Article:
Arizona

Colorado Rockies: Cactus League, native Arizona authorities request delay of Spring Coaching – Rox Pile

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On Monday, the Cactus League and local government officials in Maricopa County, Arizona requested that MLB delay the start of Spring Training in three weeks. The Colorado Rockies and 14 other teams have their Spring Training facilities in the county.

Commissioner Rob Manfred received the letter signed by the Cactus League’s executive director, the mayors or city managers of each of the eight cities that the Cactus League has a team in, a tribal leader as well, on Friday.

The letter said, in part (you can see the entire letter here):

“In view of the current state of the pandemic in Maricopa County — with one of the nation’s highest infection rates — we believe it is wise to delay the start of spring training to allow for the COVID-19 situation to improve here,” the letter stated. “… As leaders charged with protecting public health, and as committed, longtime partners in the spring training industry, we want you to know that we stand united on this point.”

However, that doesn’t mean that it will happen or that it even should happen.

As of this writing, the Arizona Coyotes and San Jose Sharks of the NHL and the Phoenix Suns of the NBA are currently playing games in Maricopa County. The problem with Spring Training would be the influx of fans in attendance at games. But, at least, for now, games could easily take place with little or no fans, just like it was in 2020.

And while with the shortened 2020 season, some within the sport will say that the pitchers need all the time possible to get their arm stretched out, it is widely agreed upon (well before COVID even) that Spring Training is way too long. If anything, Spring Training could easily be delayed by a few weeks and the regular season could still be started on time.

However, some journalists like Ken Rosenthal of The Athletic believe that Spring Training should be delayed (subscription required). But his solution is to “delay Opening Day by a month” in hopes that “the virus will become less prevalent.” The problem is that with the billions in lost revenues in 2020 (according to Commissioner Rob Manfred), the owners almost assuredly will not sign off on it.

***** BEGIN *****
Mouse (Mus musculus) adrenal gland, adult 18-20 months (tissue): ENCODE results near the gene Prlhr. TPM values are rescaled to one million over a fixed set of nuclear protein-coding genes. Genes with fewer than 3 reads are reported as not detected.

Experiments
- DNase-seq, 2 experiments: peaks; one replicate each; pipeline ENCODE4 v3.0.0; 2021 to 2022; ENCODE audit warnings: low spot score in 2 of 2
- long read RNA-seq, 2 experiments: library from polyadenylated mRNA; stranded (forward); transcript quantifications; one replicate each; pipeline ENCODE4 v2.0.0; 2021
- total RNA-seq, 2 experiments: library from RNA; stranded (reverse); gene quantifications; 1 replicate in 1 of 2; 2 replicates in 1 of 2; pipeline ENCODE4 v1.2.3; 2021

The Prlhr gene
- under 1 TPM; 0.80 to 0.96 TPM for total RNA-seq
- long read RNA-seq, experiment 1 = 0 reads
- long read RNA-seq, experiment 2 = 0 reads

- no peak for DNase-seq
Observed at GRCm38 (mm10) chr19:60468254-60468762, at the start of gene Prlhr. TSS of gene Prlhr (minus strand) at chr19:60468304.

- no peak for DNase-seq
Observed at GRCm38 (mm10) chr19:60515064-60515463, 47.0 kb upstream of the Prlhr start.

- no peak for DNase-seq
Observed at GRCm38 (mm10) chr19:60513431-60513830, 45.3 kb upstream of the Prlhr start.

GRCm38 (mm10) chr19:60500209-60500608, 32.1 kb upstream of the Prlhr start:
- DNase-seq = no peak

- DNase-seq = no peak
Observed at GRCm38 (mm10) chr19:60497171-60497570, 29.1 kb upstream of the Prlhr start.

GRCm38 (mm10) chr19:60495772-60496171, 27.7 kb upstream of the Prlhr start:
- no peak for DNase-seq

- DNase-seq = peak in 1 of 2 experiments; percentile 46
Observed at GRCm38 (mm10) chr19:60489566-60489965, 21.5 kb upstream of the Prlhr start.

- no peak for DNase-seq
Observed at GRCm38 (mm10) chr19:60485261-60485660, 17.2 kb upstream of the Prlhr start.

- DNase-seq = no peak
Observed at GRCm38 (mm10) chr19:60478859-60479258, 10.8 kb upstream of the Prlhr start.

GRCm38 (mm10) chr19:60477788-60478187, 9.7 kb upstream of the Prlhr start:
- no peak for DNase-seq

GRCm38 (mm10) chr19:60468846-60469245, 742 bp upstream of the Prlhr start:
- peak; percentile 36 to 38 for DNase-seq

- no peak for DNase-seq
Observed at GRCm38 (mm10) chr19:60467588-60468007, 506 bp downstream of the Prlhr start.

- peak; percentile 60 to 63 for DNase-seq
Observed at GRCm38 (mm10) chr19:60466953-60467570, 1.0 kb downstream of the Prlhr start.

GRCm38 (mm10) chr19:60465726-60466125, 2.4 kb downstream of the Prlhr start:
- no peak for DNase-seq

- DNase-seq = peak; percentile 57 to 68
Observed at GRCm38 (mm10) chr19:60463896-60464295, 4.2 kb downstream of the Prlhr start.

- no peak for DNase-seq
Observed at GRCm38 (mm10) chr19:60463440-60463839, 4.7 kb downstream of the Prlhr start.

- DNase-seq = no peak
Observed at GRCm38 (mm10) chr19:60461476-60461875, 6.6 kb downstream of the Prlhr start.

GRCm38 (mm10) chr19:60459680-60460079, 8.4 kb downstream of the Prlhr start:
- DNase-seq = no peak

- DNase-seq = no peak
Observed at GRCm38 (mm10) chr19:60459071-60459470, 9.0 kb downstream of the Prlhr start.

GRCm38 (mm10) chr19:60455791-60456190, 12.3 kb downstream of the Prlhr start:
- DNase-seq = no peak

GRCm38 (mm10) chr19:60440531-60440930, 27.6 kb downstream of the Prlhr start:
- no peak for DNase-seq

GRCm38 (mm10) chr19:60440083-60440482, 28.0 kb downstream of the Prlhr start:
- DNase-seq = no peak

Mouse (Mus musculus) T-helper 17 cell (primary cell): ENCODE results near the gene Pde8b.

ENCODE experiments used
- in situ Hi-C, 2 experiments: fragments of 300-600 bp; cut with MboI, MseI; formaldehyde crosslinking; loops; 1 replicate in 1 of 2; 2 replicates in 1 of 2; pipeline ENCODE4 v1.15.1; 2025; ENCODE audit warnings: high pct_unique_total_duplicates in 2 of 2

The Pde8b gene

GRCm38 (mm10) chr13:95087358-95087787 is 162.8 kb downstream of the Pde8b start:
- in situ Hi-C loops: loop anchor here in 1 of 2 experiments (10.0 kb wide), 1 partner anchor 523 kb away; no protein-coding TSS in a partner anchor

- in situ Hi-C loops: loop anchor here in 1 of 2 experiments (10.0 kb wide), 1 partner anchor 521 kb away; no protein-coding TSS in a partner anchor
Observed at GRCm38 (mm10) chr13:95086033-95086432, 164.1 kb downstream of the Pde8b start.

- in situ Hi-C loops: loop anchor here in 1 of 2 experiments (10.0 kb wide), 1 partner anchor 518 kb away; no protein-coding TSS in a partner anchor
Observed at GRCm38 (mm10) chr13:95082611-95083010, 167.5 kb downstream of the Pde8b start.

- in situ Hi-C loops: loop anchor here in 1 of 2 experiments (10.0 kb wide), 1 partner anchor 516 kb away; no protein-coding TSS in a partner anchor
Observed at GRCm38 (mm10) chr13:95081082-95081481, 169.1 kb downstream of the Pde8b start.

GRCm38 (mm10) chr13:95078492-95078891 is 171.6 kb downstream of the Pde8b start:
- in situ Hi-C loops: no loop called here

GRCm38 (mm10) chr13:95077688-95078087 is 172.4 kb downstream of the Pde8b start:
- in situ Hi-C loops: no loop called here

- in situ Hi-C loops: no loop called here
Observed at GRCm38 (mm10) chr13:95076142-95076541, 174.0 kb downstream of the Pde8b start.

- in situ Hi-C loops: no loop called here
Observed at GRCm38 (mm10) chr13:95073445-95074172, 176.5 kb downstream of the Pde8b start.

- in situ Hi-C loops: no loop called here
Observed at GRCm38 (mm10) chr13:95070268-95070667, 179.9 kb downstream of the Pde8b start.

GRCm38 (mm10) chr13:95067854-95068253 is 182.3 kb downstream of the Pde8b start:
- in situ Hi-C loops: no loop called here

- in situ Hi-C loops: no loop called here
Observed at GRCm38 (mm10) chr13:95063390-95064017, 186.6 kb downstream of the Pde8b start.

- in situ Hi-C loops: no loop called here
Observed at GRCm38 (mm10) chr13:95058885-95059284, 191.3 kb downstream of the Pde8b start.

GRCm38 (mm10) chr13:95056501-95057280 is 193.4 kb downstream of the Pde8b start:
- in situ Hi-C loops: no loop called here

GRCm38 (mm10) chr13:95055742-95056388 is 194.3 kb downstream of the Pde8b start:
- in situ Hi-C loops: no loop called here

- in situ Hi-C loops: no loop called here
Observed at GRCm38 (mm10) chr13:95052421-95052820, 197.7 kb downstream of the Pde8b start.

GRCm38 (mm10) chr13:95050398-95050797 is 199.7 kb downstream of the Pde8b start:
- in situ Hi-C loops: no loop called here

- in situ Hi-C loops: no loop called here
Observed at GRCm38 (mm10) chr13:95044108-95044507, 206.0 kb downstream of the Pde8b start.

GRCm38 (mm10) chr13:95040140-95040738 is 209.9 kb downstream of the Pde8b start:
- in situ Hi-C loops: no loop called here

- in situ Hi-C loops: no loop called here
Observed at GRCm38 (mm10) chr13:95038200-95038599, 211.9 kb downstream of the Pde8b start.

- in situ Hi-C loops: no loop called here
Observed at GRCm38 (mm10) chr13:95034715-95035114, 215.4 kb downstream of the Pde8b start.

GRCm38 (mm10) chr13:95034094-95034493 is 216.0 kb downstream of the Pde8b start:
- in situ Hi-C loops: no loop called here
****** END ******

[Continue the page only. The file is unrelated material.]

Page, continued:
Also, considering how well the MLB season went, would a delay of the season be based on the reality of what is happening currently? Rosenthal and 99 percent of other writers (myself included) didn’t think the 2020 season would last the full 60 games but guess what? It did and with very few issues.

As Rosenthal also noted, President Biden flat-out said “there’s nothing we can do to change the trajectory of the pandemic in the next several months.” So, if that’s true, why would you delay Spring Training and Opening Day by a month just to have the same thing a month later?

For what it’s worth, if you check out the comment section on Rosenthal’s article, you can see that most readers seem to have a differing opinion than him.

Regardless of what the Cactus League wants or what governmental leaders want, the owners and the MLBPA will have to collectively bargain a delay of Spring Training and the season, which I honestly don’t foresee. The Cactus League told Jeff Passan of ESPN that they will be ready for Cactus League play to start on-time, despite them wanting Spring Training to be delayed.

As for the Grapefruit League, the Cardinals and Marlins (who play in the same stadium in Jupiter, Florida) have already begun selling tickets for Spring Training. Florida has had very few restrictions since the MLB season ended and they seem to be ready for fans in stadiums too. They are hosting the Super Bowl in less than two weeks and they will be having slightly more than 1/3 capacity.

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